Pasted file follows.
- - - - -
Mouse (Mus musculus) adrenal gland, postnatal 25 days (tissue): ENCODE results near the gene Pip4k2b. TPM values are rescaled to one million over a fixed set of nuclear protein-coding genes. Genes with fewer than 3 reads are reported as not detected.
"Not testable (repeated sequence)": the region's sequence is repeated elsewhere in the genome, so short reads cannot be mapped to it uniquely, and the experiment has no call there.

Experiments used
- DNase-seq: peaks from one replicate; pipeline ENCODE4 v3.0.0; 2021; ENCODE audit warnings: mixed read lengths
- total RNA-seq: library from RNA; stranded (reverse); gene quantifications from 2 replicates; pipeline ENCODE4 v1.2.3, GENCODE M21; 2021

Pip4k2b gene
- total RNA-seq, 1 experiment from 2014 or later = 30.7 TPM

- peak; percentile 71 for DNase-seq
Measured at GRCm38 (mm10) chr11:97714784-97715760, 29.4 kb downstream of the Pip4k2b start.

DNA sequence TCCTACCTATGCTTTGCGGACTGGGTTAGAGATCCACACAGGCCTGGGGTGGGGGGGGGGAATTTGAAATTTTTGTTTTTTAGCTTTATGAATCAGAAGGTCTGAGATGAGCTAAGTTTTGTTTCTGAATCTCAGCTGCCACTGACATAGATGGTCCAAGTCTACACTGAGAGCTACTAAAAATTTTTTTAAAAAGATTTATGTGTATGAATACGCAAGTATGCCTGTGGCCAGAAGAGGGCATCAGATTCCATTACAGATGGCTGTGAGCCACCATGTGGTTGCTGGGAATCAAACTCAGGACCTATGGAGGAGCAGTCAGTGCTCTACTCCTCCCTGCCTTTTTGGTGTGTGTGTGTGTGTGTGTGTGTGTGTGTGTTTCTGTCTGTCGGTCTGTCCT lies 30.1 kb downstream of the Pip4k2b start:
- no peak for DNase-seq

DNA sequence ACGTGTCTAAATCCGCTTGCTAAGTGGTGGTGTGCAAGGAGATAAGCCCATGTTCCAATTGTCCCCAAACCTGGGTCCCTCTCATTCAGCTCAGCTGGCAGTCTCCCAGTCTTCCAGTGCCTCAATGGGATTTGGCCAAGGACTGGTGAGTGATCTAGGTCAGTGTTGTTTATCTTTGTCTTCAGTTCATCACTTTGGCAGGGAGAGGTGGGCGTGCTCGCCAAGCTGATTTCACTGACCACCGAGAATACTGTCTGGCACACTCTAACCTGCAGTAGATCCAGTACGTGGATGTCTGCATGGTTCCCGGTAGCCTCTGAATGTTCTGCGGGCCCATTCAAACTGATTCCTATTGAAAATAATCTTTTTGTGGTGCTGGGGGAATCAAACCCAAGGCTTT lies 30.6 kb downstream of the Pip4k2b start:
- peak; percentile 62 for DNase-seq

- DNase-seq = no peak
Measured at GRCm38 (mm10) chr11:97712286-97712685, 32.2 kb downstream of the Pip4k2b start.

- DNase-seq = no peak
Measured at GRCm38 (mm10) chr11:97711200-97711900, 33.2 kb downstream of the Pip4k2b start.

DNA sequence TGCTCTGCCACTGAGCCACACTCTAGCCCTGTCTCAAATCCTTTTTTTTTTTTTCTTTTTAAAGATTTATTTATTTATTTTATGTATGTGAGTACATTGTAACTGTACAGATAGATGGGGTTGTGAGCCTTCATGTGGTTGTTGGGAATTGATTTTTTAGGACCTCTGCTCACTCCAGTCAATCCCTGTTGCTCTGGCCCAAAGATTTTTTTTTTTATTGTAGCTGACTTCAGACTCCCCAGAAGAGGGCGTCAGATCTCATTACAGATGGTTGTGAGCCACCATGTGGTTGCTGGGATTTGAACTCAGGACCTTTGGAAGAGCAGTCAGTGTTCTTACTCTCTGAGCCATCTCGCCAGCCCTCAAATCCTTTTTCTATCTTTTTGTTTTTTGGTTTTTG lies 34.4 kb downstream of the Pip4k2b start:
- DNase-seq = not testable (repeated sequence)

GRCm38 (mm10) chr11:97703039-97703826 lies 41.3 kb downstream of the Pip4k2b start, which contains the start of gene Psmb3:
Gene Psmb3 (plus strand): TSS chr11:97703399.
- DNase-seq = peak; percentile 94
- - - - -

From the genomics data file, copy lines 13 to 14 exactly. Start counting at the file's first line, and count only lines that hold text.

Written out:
- peak; percentile 62 for DNase-seq

- DNase-seq = no peak